Tuesday, February 19, 2008

Documenting Life

In Gonnerman's book, Life on the Outside, it bewilders me how much detail is presented to the reader. The main character, Ellaine Barrlett's life is already extremely interesting, heart-wrenching and humanizing in its essence, however Gonnerman manages to sketch out facial features, exact times, emotions, telephone calls, what was bought and from which bodega, and from who, dialogue, and specific outfits. Her scrupulousness gives the story an even greater humanizing effect, humor, sadness... and also adds to its legitimacy.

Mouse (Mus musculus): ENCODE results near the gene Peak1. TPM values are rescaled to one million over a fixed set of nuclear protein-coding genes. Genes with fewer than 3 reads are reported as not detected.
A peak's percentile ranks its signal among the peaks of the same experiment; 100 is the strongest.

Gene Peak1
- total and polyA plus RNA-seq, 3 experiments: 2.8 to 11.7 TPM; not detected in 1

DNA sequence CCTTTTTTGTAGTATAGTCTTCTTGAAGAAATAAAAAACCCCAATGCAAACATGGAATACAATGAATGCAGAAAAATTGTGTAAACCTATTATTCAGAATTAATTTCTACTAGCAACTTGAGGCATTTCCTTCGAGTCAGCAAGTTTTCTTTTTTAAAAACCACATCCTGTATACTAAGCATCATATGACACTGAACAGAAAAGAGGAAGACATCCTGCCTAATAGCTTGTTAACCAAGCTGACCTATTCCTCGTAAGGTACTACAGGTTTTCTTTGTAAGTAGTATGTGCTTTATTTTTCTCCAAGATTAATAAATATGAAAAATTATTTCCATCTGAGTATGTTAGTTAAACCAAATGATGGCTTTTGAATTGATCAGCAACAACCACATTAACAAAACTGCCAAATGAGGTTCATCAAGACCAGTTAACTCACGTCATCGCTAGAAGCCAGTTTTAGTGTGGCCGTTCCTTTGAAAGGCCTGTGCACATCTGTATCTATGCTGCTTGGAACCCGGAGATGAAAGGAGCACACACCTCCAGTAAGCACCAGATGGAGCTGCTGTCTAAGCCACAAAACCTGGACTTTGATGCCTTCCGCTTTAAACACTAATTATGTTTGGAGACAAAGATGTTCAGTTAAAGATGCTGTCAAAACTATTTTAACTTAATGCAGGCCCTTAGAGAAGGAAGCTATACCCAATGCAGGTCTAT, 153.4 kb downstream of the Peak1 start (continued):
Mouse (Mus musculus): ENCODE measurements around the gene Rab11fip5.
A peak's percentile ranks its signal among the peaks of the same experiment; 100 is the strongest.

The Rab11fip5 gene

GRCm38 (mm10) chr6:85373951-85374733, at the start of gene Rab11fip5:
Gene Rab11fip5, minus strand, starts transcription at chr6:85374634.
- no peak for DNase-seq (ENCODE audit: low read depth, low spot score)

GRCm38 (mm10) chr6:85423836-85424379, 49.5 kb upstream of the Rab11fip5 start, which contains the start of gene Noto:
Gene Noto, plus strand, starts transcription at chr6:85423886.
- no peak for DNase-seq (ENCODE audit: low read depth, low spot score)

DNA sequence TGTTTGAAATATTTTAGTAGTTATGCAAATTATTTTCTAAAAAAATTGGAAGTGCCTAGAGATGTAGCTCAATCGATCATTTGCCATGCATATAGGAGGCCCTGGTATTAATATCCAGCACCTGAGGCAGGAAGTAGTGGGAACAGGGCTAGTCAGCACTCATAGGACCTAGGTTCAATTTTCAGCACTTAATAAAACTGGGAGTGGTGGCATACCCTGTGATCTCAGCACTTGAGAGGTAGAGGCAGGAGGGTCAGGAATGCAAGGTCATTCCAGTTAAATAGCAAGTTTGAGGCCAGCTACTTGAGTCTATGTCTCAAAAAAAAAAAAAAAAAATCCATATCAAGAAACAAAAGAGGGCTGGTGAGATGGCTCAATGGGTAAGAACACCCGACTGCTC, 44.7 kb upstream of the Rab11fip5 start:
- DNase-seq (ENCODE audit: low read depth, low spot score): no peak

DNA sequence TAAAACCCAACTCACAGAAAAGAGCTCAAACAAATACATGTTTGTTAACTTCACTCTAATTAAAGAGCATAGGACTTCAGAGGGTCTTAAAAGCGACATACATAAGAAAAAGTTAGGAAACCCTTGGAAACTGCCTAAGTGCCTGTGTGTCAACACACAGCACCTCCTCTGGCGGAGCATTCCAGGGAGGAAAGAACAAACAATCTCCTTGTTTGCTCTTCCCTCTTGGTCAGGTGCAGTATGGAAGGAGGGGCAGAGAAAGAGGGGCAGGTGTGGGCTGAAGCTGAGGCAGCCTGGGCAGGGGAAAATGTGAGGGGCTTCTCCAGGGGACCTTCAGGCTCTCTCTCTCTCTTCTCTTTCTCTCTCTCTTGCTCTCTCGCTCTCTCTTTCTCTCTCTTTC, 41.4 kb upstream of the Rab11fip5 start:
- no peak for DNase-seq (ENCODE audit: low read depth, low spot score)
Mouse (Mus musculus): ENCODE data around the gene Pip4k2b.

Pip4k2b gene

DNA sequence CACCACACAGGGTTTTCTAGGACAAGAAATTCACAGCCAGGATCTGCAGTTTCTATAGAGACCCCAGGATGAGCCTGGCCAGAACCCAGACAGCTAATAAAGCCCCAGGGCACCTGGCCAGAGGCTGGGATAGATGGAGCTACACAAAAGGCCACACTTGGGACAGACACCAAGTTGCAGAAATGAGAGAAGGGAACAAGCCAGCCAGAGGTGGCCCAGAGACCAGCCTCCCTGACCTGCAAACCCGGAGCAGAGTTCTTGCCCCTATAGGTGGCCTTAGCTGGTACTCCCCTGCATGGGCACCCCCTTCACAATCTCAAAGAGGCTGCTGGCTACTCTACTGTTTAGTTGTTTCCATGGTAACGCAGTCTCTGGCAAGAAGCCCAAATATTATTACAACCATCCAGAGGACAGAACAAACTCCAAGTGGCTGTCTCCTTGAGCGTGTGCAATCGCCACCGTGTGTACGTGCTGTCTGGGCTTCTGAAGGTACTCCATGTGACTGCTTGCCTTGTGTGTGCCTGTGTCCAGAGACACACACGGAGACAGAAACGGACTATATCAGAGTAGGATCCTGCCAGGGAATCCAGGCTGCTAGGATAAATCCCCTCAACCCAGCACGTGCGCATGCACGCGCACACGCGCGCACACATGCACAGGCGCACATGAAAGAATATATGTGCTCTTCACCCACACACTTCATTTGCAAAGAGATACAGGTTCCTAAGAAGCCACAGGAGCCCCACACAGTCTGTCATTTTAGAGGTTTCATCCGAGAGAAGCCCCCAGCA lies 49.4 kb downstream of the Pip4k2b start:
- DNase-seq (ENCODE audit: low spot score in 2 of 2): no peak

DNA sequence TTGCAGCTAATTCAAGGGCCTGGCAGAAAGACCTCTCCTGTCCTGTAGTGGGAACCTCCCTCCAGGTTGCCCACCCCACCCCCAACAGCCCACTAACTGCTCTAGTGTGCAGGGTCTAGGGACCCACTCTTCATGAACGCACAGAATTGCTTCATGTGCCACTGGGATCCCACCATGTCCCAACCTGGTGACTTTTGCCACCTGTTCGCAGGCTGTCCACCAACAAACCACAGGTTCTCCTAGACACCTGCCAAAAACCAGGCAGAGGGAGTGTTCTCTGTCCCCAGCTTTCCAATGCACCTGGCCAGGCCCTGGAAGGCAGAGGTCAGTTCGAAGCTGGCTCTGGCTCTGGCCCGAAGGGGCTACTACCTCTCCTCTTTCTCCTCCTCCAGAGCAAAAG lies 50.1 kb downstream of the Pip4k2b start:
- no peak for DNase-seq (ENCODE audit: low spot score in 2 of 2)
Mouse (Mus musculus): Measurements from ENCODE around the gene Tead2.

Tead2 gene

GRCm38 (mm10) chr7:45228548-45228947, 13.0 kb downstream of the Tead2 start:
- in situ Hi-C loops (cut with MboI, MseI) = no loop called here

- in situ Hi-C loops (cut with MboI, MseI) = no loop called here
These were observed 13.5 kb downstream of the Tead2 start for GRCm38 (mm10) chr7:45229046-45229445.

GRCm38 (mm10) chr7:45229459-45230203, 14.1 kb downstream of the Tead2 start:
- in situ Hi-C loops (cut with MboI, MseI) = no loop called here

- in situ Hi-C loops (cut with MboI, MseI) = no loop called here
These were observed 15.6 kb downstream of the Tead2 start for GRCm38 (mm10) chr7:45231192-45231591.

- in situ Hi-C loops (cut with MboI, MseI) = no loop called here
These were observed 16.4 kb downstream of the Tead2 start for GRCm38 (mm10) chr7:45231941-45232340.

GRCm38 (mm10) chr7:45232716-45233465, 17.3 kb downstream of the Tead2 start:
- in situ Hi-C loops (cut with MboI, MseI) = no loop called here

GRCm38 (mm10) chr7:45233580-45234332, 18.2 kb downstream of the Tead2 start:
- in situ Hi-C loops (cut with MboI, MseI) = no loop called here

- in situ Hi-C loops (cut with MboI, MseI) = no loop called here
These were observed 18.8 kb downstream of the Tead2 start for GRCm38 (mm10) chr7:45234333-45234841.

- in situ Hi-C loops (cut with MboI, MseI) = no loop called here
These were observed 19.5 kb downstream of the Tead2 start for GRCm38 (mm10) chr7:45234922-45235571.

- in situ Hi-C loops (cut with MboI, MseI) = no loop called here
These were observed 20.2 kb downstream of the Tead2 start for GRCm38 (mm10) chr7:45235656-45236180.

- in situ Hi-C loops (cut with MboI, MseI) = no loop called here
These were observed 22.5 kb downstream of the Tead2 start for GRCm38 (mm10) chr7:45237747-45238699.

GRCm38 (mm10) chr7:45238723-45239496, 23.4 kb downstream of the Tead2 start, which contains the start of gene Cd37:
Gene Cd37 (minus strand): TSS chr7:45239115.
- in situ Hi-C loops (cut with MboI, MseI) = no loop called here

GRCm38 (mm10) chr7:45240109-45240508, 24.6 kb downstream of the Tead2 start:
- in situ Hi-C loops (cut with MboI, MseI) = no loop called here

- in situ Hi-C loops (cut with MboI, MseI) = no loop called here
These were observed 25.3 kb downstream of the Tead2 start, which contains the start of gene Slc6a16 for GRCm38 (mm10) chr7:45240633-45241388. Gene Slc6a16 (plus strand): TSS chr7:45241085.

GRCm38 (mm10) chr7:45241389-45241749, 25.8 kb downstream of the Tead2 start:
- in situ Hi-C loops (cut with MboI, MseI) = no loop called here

I am perplexed at how someone else could ever write such a personal account for someone other than themselves? It is as though Gonnerman became a bar on Elaine's prison cell, a fly on the wall of apartment 13B, and a member of the family, it seems. I am extremely impressed with her ability to make the story so personal and devout to detail, while still being on the outside of Elaine's experience.

1 comment:

Ed said...

Glad you focused on those words—I'm excited to discuss the journalistic stance that JG is taking here.